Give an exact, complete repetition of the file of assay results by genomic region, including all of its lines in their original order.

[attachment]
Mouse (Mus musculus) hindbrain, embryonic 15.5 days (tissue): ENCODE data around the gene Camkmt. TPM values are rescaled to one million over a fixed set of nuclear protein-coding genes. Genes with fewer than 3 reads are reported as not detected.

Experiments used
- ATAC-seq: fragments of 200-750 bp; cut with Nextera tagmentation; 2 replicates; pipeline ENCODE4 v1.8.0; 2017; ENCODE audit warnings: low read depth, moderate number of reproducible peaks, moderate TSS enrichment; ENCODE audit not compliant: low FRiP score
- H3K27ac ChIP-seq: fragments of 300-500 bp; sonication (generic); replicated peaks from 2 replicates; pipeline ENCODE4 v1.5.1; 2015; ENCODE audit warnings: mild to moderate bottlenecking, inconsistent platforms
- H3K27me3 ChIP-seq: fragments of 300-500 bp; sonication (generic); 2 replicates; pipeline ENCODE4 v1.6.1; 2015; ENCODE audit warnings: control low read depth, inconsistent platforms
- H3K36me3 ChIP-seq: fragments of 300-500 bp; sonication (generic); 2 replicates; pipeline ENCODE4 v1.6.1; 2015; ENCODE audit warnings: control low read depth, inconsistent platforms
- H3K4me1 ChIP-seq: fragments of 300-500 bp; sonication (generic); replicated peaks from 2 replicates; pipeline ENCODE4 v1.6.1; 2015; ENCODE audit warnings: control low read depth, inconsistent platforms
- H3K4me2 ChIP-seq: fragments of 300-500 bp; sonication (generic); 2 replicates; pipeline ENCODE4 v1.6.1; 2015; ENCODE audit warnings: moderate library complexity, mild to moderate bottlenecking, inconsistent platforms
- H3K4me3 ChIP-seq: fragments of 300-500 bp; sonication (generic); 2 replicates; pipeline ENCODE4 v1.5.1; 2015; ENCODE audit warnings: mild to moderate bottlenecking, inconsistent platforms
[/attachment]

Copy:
Mouse (Mus musculus) hindbrain, embryonic 15.5 days (tissue): ENCODE data around the gene Camkmt. TPM values are rescaled to one million over a fixed set of nuclear protein-coding genes. Genes with fewer than 3 reads are reported as not detected.

Experiments used
- ATAC-seq: fragments of 200-750 bp; cut with Nextera tagmentation; 2 replicates; pipeline ENCODE4 v1.8.0; 2017; ENCODE audit warnings: low read depth, moderate number of reproducible peaks, moderate TSS enrichment; ENCODE audit not compliant: low FRiP score
- H3K27ac ChIP-seq: fragments of 300-500 bp; sonication (generic); replicated peaks from 2 replicates; pipeline ENCODE4 v1.5.1; 2015; ENCODE audit warnings: mild to moderate bottlenecking, inconsistent platforms
- H3K27me3 ChIP-seq: fragments of 300-500 bp; sonication (generic); 2 replicates; pipeline ENCODE4 v1.6.1; 2015; ENCODE audit warnings: control low read depth, inconsistent platforms
- H3K36me3 ChIP-seq: fragments of 300-500 bp; sonication (generic); 2 replicates; pipeline ENCODE4 v1.6.1; 2015; ENCODE audit warnings: control low read depth, inconsistent platforms
- H3K4me1 ChIP-seq: fragments of 300-500 bp; sonication (generic); replicated peaks from 2 replicates; pipeline ENCODE4 v1.6.1; 2015; ENCODE audit warnings: control low read depth, inconsistent platforms
- H3K4me2 ChIP-seq: fragments of 300-500 bp; sonication (generic); 2 replicates; pipeline ENCODE4 v1.6.1; 2015; ENCODE audit warnings: moderate library complexity, mild to moderate bottlenecking, inconsistent platforms
- H3K4me3 ChIP-seq: fragments of 300-500 bp; sonication (generic); 2 replicates; pipeline ENCODE4 v1.5.1; 2015; ENCODE audit warnings: mild to moderate bottlenecking, inconsistent platforms